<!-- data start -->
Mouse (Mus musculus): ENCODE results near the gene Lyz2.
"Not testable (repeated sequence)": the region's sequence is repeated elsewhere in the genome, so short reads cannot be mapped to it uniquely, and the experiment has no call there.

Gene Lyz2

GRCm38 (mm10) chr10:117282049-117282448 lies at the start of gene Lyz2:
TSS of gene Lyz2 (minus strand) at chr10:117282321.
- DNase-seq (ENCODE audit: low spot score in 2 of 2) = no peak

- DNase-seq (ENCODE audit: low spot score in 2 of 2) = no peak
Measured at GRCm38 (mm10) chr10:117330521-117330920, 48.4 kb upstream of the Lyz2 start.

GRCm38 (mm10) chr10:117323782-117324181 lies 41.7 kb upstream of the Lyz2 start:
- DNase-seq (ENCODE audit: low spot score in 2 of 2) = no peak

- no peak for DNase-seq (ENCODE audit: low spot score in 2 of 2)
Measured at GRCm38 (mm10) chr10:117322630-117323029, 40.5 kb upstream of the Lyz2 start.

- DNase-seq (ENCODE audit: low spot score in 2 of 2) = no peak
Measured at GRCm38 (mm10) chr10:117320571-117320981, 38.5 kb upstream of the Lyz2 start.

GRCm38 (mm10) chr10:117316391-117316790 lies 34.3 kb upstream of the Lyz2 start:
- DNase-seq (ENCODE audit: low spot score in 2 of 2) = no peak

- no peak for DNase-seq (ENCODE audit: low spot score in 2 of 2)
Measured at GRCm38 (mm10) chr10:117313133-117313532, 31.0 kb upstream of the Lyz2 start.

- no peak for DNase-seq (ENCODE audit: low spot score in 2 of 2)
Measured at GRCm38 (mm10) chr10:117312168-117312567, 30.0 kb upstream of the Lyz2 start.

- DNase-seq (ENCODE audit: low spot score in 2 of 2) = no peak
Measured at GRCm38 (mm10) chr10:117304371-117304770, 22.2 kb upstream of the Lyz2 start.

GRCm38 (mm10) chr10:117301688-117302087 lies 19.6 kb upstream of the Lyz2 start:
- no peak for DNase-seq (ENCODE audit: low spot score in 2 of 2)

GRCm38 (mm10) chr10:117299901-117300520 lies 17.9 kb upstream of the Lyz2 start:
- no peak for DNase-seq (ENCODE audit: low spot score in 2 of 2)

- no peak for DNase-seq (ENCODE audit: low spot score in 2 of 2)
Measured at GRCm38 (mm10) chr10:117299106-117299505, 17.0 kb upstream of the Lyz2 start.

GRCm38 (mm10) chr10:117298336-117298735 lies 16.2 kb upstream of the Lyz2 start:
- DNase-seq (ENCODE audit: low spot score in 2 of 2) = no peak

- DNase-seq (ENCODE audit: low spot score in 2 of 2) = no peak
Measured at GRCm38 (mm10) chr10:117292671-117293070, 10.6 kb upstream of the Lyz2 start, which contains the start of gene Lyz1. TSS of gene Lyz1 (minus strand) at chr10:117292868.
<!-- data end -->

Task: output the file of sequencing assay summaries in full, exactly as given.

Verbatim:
Mouse (Mus musculus): ENCODE results near the gene Lyz2.
"Not testable (repeated sequence)": the region's sequence is repeated elsewhere in the genome, so short reads cannot be mapped to it uniquely, and the experiment has no call there.

Gene Lyz2

GRCm38 (mm10) chr10:117282049-117282448 lies at the start of gene Lyz2:
TSS of gene Lyz2 (minus strand) at chr10:117282321.
- DNase-seq (ENCODE audit: low spot score in 2 of 2) = no peak

- DNase-seq (ENCODE audit: low spot score in 2 of 2) = no peak
Measured at GRCm38 (mm10) chr10:117330521-117330920, 48.4 kb upstream of the Lyz2 start.

GRCm38 (mm10) chr10:117323782-117324181 lies 41.7 kb upstream of the Lyz2 start:
- DNase-seq (ENCODE audit: low spot score in 2 of 2) = no peak

- no peak for DNase-seq (ENCODE audit: low spot score in 2 of 2)
Measured at GRCm38 (mm10) chr10:117322630-117323029, 40.5 kb upstream of the Lyz2 start.

- DNase-seq (ENCODE audit: low spot score in 2 of 2) = no peak
Measured at GRCm38 (mm10) chr10:117320571-117320981, 38.5 kb upstream of the Lyz2 start.

GRCm38 (mm10) chr10:117316391-117316790 lies 34.3 kb upstream of the Lyz2 start:
- DNase-seq (ENCODE audit: low spot score in 2 of 2) = no peak

- no peak for DNase-seq (ENCODE audit: low spot score in 2 of 2)
Measured at GRCm38 (mm10) chr10:117313133-117313532, 31.0 kb upstream of the Lyz2 start.

- no peak for DNase-seq (ENCODE audit: low spot score in 2 of 2)
Measured at GRCm38 (mm10) chr10:117312168-117312567, 30.0 kb upstream of the Lyz2 start.

- DNase-seq (ENCODE audit: low spot score in 2 of 2) = no peak
Measured at GRCm38 (mm10) chr10:117304371-117304770, 22.2 kb upstream of the Lyz2 start.

GRCm38 (mm10) chr10:117301688-117302087 lies 19.6 kb upstream of the Lyz2 start:
- no peak for DNase-seq (ENCODE audit: low spot score in 2 of 2)

GRCm38 (mm10) chr10:117299901-117300520 lies 17.9 kb upstream of the Lyz2 start:
- no peak for DNase-seq (ENCODE audit: low spot score in 2 of 2)

- no peak for DNase-seq (ENCODE audit: low spot score in 2 of 2)
Measured at GRCm38 (mm10) chr10:117299106-117299505, 17.0 kb upstream of the Lyz2 start.

GRCm38 (mm10) chr10:117298336-117298735 lies 16.2 kb upstream of the Lyz2 start:
- DNase-seq (ENCODE audit: low spot score in 2 of 2) = no peak

- DNase-seq (ENCODE audit: low spot score in 2 of 2) = no peak
Measured at GRCm38 (mm10) chr10:117292671-117293070, 10.6 kb upstream of the Lyz2 start, which contains the start of gene Lyz1. TSS of gene Lyz1 (minus strand) at chr10:117292868.